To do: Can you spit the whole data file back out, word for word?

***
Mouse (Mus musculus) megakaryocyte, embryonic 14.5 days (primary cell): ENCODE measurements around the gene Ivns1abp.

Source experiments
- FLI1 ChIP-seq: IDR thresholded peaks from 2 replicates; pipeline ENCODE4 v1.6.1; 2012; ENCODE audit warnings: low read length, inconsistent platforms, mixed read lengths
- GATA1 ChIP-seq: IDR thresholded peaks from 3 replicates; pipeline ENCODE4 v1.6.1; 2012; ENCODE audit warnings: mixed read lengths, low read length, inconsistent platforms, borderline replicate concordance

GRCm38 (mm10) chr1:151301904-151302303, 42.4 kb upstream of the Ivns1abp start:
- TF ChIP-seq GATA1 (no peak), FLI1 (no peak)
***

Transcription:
Mouse (Mus musculus) megakaryocyte, embryonic 14.5 days (primary cell): ENCODE measurements around the gene Ivns1abp.

Source experiments
- FLI1 ChIP-seq: IDR thresholded peaks from 2 replicates; pipeline ENCODE4 v1.6.1; 2012; ENCODE audit warnings: low read length, inconsistent platforms, mixed read lengths
- GATA1 ChIP-seq: IDR thresholded peaks from 3 replicates; pipeline ENCODE4 v1.6.1; 2012; ENCODE audit warnings: mixed read lengths, low read length, inconsistent platforms, borderline replicate concordance

GRCm38 (mm10) chr1:151301904-151302303, 42.4 kb upstream of the Ivns1abp start:
- TF ChIP-seq GATA1 (no peak), FLI1 (no peak)